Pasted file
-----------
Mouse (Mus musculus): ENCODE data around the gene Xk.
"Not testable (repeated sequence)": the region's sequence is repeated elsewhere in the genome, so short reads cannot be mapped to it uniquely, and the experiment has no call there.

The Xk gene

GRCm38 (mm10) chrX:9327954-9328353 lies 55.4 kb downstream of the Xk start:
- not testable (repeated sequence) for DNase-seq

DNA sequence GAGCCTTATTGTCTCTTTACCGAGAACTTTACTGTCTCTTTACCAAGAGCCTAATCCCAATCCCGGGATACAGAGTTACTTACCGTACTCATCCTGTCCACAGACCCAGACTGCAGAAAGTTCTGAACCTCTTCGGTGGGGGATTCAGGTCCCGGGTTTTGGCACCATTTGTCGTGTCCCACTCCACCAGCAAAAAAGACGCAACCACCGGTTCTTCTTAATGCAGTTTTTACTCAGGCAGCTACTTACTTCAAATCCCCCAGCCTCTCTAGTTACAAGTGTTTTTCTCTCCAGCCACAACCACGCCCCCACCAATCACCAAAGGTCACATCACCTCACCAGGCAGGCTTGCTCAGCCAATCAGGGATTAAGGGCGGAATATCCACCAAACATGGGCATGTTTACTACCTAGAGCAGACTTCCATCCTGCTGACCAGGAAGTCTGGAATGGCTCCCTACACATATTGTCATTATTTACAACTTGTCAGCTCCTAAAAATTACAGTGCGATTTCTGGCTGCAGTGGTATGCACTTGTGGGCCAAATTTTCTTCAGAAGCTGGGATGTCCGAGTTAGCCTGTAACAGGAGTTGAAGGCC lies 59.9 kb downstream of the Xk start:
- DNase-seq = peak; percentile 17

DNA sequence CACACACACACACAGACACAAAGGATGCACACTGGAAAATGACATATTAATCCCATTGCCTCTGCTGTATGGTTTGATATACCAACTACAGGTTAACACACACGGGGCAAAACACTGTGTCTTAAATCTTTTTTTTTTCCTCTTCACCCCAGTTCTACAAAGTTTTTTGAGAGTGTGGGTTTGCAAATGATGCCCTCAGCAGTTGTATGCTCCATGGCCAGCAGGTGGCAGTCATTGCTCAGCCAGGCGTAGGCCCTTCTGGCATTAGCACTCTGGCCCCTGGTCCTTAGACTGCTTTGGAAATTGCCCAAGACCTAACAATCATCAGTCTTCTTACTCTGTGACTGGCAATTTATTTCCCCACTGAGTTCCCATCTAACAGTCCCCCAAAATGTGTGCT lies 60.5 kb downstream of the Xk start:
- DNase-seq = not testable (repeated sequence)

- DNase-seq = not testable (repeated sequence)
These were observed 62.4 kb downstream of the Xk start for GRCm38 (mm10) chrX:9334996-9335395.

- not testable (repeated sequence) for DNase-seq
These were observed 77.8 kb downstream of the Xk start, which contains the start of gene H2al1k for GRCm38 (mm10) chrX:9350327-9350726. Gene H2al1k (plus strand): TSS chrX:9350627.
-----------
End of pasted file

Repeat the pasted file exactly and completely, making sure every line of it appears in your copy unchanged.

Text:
Mouse (Mus musculus): ENCODE data around the gene Xk.
"Not testable (repeated sequence)": the region's sequence is repeated elsewhere in the genome, so short reads cannot be mapped to it uniquely, and the experiment has no call there.

The Xk gene

GRCm38 (mm10) chrX:9327954-9328353 lies 55.4 kb downstream of the Xk start:
- not testable (repeated sequence) for DNase-seq

DNA sequence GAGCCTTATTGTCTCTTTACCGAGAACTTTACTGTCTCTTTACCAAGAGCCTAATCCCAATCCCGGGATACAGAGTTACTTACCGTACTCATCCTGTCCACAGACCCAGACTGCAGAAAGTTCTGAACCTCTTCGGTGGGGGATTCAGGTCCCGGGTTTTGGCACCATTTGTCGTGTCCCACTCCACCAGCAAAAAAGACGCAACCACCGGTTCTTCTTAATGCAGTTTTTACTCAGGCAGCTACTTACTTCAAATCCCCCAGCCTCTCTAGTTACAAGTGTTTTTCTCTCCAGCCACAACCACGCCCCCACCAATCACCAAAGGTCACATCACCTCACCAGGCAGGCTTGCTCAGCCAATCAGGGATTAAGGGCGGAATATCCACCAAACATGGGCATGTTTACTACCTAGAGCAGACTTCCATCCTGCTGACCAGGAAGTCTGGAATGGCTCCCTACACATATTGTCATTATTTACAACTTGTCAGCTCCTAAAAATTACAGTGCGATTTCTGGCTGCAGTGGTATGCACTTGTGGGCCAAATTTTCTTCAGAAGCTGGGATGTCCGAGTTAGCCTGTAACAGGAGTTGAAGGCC lies 59.9 kb downstream of the Xk start:
- DNase-seq = peak; percentile 17

DNA sequence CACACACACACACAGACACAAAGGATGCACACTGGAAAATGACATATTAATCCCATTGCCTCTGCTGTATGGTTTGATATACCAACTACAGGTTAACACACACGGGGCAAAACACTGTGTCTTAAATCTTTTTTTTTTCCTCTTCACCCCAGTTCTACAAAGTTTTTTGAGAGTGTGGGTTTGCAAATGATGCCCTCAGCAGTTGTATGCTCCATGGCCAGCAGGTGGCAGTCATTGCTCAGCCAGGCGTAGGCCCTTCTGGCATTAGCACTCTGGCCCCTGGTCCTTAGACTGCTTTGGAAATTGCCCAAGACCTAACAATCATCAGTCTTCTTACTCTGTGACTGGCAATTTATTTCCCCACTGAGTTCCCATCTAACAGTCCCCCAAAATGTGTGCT lies 60.5 kb downstream of the Xk start:
- DNase-seq = not testable (repeated sequence)

- DNase-seq = not testable (repeated sequence)
These were observed 62.4 kb downstream of the Xk start for GRCm38 (mm10) chrX:9334996-9335395.

- not testable (repeated sequence) for DNase-seq
These were observed 77.8 kb downstream of the Xk start, which contains the start of gene H2al1k for GRCm38 (mm10) chrX:9350327-9350726. Gene H2al1k (plus strand): TSS chrX:9350627.